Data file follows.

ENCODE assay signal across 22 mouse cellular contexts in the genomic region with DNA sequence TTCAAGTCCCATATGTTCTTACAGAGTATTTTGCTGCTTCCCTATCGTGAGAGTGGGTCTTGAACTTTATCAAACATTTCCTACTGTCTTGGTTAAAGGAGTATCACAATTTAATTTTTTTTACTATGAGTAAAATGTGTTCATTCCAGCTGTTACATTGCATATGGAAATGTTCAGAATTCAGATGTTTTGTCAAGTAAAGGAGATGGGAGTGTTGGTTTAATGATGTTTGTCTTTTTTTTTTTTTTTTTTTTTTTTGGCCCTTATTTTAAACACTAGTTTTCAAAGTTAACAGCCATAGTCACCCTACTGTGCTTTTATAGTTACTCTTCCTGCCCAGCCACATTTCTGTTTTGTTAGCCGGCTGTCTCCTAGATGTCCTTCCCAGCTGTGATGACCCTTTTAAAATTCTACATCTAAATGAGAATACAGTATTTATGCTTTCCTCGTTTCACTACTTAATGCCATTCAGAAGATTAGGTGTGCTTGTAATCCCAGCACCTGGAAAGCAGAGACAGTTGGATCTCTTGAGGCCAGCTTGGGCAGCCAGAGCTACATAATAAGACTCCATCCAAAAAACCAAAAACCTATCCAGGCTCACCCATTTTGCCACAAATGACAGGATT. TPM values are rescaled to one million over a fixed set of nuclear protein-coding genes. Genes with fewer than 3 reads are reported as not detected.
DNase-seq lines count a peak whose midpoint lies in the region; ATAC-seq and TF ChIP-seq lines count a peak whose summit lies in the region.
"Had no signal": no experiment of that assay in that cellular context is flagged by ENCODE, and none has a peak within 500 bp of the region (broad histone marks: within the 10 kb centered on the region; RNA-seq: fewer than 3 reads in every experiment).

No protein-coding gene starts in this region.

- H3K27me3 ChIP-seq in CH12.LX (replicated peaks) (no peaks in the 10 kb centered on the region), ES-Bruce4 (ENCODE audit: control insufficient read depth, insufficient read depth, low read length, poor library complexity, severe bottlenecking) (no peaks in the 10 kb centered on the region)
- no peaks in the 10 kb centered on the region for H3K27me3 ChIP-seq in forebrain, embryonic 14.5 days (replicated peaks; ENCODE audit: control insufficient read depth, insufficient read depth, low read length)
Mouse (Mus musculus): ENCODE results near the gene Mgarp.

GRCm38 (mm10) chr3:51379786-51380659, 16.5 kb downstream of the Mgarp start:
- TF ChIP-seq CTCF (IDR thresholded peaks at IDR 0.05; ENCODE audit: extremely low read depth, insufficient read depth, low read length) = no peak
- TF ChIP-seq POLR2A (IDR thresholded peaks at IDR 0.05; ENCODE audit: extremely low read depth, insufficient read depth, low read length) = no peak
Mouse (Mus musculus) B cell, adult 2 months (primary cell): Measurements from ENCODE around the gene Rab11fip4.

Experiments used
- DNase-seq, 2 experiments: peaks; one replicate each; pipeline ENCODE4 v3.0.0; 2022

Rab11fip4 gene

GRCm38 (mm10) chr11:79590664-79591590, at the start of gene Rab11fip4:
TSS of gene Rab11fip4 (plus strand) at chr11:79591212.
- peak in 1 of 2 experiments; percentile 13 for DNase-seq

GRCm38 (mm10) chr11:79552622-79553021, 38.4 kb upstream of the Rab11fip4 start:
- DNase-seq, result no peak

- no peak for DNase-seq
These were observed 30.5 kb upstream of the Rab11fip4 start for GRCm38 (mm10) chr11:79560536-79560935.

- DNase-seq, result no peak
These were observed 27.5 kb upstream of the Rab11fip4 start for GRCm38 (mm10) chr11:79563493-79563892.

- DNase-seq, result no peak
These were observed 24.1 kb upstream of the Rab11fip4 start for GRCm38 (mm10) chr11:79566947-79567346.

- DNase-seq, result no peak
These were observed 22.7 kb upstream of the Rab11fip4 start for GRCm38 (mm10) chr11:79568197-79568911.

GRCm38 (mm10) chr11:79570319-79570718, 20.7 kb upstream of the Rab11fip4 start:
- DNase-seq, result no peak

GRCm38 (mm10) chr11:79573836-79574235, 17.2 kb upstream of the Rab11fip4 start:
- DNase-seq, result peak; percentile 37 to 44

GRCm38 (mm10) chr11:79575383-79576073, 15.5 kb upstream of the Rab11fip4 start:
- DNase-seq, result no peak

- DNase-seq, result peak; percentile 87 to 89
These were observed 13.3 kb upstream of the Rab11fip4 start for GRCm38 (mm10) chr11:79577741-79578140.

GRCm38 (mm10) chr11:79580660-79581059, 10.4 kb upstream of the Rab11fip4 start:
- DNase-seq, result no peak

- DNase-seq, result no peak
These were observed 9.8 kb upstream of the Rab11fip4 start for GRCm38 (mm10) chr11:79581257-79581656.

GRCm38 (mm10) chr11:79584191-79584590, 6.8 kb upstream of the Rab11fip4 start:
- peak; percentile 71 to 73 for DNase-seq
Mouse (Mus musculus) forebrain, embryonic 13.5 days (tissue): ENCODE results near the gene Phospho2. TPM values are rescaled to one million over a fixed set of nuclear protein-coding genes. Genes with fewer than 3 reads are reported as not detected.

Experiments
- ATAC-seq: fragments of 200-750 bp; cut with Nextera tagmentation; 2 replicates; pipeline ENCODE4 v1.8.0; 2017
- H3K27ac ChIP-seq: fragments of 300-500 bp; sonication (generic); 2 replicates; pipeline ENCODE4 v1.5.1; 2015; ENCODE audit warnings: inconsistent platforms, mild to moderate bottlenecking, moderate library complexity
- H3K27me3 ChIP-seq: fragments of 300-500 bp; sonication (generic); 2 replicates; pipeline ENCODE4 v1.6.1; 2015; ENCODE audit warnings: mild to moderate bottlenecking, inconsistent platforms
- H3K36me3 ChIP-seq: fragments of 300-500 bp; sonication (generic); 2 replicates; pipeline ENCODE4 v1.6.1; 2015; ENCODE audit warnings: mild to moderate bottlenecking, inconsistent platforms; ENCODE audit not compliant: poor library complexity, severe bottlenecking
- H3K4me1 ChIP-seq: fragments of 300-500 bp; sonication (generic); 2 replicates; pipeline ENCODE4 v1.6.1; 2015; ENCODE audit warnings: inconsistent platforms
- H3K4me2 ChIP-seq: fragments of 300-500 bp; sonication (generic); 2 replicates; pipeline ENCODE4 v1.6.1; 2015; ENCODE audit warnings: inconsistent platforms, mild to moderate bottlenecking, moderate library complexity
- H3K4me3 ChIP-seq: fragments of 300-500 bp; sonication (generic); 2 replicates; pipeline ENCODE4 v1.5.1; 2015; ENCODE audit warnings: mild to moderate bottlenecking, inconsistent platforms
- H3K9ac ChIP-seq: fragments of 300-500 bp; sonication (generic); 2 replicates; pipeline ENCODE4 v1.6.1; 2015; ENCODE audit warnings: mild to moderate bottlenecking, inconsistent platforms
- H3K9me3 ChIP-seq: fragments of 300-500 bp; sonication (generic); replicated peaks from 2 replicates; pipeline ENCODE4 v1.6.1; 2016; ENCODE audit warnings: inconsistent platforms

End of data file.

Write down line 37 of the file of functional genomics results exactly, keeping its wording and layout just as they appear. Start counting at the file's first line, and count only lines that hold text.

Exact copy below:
- DNase-seq, result no peak